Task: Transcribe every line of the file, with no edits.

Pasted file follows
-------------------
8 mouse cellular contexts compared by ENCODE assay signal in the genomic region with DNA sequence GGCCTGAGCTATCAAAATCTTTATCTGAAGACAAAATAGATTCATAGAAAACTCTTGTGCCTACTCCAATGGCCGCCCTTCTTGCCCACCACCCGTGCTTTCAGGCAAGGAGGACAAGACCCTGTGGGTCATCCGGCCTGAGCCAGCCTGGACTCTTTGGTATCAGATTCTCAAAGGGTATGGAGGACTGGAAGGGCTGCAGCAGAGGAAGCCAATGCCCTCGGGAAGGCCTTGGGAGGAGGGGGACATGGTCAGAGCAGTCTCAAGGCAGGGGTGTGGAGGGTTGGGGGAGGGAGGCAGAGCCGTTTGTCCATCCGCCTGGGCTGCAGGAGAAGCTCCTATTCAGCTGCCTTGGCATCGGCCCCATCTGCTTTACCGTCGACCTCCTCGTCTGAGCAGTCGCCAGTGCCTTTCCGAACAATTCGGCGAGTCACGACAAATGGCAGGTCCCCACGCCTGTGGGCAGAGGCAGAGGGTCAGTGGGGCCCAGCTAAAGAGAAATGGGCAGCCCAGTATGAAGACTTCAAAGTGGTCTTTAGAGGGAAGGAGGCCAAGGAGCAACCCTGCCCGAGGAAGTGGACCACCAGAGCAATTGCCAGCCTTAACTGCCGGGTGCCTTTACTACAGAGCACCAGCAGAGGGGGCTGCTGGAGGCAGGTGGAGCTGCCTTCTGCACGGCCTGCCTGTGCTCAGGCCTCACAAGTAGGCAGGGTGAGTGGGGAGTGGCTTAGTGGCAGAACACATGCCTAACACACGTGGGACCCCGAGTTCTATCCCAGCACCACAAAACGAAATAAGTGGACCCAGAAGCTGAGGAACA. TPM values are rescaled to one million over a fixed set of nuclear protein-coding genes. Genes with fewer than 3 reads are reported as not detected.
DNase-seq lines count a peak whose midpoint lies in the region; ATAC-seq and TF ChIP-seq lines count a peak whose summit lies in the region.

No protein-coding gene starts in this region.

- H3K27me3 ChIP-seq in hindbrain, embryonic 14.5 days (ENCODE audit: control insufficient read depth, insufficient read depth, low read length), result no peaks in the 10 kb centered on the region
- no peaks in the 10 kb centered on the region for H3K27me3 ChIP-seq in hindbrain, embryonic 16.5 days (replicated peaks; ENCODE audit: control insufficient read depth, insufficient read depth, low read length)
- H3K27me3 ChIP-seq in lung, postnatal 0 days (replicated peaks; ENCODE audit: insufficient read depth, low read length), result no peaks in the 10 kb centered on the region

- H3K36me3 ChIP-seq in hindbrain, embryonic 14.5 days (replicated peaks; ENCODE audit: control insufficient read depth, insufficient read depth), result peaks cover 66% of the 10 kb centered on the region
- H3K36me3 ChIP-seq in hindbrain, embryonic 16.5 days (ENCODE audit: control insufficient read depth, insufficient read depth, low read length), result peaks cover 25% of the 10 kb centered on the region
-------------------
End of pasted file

8 mouse cellular contexts compared by ENCODE assay signal in the genomic region with DNA sequence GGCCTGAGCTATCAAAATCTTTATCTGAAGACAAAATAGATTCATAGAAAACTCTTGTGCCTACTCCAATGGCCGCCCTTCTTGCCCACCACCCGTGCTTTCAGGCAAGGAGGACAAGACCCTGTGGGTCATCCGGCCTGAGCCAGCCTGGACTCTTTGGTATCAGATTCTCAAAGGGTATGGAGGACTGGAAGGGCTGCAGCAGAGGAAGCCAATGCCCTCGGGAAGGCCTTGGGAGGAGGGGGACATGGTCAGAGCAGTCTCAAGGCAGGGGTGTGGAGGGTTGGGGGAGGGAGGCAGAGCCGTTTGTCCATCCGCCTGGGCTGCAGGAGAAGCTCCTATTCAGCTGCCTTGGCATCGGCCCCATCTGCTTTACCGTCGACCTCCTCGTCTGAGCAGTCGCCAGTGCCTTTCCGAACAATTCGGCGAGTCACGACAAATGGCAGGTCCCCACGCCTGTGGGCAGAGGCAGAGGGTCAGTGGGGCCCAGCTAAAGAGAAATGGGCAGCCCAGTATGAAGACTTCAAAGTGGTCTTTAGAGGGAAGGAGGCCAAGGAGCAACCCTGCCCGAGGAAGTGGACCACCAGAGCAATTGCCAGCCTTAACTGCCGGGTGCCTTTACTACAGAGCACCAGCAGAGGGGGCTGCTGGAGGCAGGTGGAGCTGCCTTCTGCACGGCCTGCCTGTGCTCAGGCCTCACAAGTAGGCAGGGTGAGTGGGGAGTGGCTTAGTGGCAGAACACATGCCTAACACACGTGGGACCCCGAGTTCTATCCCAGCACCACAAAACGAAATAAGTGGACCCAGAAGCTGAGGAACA. TPM values are rescaled to one million over a fixed set of nuclear protein-coding genes. Genes with fewer than 3 reads are reported as not detected.
DNase-seq lines count a peak whose midpoint lies in the region; ATAC-seq and TF ChIP-seq lines count a peak whose summit lies in the region.

No protein-coding gene starts in this region.

- H3K27me3 ChIP-seq in hindbrain, embryonic 14.5 days (ENCODE audit: control insufficient read depth, insufficient read depth, low read length), result no peaks in the 10 kb centered on the region
- no peaks in the 10 kb centered on the region for H3K27me3 ChIP-seq in hindbrain, embryonic 16.5 days (replicated peaks; ENCODE audit: control insufficient read depth, insufficient read depth, low read length)
- H3K27me3 ChIP-seq in lung, postnatal 0 days (replicated peaks; ENCODE audit: insufficient read depth, low read length), result no peaks in the 10 kb centered on the region

- H3K36me3 ChIP-seq in hindbrain, embryonic 14.5 days (replicated peaks; ENCODE audit: control insufficient read depth, insufficient read depth), result peaks cover 66% of the 10 kb centered on the region
- H3K36me3 ChIP-seq in hindbrain, embryonic 16.5 days (ENCODE audit: control insufficient read depth, insufficient read depth, low read length), result peaks cover 25% of the 10 kb centered on the region